The Environmental Industries Commission (EIC) has welcomed the opportunity to engage in the consultation on the operation of natural capital markets in the United Kingdom, a critical initiative aimed at harnessing private investment for genuine nature recovery.
In response to this consultation, EIC and its members have provided valuable insights into how these markets can align investments with environmental benefits, ensure high-integrity outcomes, and mitigate risks such as greenwashing and environmental offsetting.
Natural capital comprises renewable and non-renewable natural assets, including ecosystems, that provide a flow of benefits to people. The UK government's goal is to leave the environment 'in a better state than we found it' and reverse global biodiversity loss by 2030.
To achieve these objectives, the government has outlined various policy actions, including the development of natural capital markets and the introduction of a UK Green Taxonomy.
Genuine Net Gains for Nature
One of the core challenges addressed in the EIC's response is how to ensure that investments in natural capital markets result in genuine net gains for nature. EIC members emphasise the importance of clear criteria, comprehensive baseline assessments, and long-term monitoring to track the performance of projects. These measures, when properly implemented, can contribute to positive outcomes for biodiversity, ecosystem health, and ecosystem services.
To prevent greenwashing, where investments are falsely presented as environmentally beneficial, and to avoid the offsetting of natural recovery in the UK against environmental degradation elsewhere, the EIC underscores the need for stringent criteria, independent verification, and transparent reporting.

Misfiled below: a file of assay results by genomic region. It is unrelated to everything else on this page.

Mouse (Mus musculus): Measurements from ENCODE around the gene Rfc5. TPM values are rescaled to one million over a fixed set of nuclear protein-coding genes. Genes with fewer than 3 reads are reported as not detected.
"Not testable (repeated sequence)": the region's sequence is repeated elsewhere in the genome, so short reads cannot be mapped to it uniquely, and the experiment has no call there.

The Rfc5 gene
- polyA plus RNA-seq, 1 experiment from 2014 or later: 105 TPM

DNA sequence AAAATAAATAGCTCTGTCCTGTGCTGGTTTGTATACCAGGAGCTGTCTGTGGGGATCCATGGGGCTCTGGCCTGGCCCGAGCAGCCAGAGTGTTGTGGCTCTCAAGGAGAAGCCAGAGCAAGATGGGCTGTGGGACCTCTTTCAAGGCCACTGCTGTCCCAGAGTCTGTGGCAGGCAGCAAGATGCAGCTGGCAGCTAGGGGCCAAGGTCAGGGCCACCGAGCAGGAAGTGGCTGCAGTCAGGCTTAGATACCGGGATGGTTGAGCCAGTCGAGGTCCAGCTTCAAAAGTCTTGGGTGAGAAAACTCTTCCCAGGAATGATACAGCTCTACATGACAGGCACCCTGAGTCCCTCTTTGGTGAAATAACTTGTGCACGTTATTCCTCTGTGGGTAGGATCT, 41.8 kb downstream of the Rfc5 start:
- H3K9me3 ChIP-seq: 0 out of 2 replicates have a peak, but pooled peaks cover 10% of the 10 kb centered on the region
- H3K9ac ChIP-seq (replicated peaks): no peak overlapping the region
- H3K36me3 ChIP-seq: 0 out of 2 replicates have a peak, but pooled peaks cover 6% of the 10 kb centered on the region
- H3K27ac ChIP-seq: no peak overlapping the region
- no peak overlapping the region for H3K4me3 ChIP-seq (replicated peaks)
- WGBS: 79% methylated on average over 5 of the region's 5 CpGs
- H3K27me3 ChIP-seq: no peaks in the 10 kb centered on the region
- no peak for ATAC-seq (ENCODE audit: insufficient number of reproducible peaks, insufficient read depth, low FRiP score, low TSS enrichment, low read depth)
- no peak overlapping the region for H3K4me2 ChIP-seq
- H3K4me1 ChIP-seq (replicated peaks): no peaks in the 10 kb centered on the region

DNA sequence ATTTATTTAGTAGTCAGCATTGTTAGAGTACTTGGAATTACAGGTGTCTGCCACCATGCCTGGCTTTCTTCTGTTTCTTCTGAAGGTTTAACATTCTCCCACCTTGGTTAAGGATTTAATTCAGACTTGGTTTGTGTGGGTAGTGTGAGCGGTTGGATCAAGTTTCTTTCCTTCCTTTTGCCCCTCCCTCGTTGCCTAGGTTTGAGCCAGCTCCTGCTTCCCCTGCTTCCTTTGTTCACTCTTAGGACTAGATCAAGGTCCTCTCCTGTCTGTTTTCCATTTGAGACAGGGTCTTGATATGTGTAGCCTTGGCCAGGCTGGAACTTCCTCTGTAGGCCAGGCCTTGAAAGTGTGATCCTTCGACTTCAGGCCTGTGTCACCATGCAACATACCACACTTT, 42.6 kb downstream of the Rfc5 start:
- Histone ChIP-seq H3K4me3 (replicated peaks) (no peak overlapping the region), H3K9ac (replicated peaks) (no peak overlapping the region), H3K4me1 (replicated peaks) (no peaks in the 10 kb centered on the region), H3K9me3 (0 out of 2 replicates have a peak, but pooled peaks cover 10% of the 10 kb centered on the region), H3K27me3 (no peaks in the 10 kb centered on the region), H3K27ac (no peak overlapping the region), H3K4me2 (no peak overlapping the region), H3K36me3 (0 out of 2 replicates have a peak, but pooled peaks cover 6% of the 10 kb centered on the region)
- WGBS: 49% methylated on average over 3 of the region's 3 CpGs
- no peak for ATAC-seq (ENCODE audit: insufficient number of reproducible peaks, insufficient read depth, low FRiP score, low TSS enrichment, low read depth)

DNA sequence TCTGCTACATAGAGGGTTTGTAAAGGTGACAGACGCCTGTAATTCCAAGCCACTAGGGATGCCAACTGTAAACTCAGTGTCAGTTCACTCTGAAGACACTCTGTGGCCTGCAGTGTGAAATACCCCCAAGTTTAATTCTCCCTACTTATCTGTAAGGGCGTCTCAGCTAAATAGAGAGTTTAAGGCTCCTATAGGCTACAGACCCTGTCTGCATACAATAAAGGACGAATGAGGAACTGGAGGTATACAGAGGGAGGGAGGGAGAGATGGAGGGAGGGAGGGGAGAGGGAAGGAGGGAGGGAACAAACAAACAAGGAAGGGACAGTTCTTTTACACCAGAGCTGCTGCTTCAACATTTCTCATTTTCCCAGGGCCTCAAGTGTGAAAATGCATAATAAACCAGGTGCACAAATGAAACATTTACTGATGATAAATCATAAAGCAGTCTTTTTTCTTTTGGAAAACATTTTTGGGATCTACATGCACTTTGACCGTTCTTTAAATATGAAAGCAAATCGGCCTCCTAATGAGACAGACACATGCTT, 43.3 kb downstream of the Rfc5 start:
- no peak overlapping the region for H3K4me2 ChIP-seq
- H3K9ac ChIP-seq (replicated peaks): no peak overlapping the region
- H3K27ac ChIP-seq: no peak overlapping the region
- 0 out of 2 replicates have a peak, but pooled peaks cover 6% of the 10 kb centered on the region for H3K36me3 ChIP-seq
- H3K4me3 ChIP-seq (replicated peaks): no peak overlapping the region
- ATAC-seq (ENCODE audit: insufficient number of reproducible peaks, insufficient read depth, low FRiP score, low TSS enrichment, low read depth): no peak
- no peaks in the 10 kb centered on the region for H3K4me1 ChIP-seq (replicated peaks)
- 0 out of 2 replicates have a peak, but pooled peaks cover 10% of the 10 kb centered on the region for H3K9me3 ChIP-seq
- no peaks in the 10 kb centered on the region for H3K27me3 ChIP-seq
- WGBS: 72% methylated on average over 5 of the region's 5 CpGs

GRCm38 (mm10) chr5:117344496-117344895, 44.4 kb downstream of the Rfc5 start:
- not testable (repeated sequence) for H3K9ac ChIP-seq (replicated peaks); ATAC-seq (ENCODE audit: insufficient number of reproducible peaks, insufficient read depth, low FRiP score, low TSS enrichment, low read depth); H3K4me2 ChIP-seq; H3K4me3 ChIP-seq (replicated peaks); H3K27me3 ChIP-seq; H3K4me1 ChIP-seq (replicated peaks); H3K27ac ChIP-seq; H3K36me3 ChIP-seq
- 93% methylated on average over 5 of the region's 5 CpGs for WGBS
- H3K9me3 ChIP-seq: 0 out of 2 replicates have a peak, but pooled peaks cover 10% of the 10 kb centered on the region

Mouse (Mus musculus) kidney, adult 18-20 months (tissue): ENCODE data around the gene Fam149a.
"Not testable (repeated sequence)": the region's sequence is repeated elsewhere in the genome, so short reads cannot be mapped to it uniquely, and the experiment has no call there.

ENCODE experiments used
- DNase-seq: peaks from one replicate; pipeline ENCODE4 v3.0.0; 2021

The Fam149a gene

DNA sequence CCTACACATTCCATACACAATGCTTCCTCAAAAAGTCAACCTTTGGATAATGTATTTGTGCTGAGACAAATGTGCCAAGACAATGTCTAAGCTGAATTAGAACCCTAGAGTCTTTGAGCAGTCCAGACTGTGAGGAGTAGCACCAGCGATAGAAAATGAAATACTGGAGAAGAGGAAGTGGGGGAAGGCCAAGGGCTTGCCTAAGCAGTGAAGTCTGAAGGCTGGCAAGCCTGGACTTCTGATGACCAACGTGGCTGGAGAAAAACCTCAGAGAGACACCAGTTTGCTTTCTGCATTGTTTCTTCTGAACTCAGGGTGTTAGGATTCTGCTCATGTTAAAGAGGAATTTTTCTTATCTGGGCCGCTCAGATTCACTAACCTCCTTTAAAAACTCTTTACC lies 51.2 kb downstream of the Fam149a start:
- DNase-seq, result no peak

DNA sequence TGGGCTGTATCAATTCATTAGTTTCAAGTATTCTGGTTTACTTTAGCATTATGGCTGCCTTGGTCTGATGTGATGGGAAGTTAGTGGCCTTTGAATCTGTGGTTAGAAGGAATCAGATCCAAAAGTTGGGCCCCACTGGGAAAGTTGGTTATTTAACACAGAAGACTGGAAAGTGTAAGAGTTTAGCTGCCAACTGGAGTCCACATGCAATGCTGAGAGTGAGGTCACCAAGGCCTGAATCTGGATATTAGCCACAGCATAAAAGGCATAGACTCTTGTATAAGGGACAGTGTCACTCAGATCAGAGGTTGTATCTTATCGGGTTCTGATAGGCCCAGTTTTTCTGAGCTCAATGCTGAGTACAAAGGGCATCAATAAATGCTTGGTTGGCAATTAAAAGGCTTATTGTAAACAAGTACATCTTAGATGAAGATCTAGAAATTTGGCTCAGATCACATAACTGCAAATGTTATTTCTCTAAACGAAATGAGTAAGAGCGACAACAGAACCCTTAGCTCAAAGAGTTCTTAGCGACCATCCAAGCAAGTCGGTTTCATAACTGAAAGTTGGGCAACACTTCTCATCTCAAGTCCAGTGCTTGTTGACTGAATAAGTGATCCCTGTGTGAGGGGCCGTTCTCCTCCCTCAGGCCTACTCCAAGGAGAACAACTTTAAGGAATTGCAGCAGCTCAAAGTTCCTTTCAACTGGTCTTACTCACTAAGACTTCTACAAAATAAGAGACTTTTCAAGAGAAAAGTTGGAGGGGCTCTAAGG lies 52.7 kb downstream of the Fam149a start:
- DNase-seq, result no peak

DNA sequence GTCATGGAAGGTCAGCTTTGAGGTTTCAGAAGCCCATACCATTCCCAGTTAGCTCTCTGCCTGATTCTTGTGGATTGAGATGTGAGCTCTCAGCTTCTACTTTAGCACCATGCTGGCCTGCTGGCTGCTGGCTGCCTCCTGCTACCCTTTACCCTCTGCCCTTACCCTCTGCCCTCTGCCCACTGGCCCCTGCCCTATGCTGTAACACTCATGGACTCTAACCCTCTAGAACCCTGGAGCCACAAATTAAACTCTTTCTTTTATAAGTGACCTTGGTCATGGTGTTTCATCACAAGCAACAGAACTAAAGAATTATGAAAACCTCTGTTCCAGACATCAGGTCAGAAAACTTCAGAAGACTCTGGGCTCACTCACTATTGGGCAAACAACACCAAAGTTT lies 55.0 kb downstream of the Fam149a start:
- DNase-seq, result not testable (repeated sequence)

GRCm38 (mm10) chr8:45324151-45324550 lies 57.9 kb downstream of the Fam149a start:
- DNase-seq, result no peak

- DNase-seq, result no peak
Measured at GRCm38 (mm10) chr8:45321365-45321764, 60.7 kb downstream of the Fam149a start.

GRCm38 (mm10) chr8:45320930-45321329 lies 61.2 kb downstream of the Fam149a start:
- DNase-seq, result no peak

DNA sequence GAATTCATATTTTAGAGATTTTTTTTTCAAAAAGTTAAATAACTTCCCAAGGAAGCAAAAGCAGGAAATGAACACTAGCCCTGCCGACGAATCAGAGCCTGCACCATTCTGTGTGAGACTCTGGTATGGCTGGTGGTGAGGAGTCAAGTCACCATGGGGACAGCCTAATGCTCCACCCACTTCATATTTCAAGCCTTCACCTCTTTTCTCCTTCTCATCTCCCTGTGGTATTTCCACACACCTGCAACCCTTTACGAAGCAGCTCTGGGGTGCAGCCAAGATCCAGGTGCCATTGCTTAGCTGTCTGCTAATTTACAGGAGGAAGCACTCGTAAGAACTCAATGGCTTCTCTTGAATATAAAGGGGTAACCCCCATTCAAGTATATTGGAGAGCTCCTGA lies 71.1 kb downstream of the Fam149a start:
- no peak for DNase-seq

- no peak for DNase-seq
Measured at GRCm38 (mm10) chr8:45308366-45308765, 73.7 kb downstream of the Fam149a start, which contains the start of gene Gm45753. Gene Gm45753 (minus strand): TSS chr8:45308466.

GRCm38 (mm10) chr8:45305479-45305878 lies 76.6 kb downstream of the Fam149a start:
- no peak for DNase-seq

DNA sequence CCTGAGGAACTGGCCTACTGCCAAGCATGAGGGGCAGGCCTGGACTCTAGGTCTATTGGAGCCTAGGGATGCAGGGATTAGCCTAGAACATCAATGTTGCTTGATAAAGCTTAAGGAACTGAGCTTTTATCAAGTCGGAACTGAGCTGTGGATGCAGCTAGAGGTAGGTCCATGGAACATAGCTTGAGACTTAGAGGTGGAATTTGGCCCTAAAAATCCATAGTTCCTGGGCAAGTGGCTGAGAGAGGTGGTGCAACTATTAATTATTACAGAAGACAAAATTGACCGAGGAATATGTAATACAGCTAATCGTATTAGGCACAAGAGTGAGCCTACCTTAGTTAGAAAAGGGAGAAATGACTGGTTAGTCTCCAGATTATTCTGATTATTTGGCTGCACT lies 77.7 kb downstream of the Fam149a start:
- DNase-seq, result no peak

By implementing a "do no harm" principle and differentiating between local nature recovery and offsetting practices, the EIC aims to ensure that natural capital markets are vehicles for genuine environmental progress.
The Role of the UK Green Taxonomy:
The proposed UK Green Taxonomy, issued alongside the Nature Markets Framework, holds significant potential to guide high-quality investments that genuinely benefit nature.
EIC members emphasise that the taxonomy should align with nature recovery goals, include additionality criteria, and mandate accurate financial disclosures that consider the entire lifecycle of investments.
The EIC's response highlights the importance of collaboration among stakeholders, including member companies, policymakers, environmental experts, and local communities, to shape policies and mechanisms that advance nature recovery and promote sustainable finance.
To get involved in the work of the EIC Nature and Biodiversity Taskforce, please contact Sapphire Metcalf.
Find out more about the EIC Nature and Biodiversity Taskforce.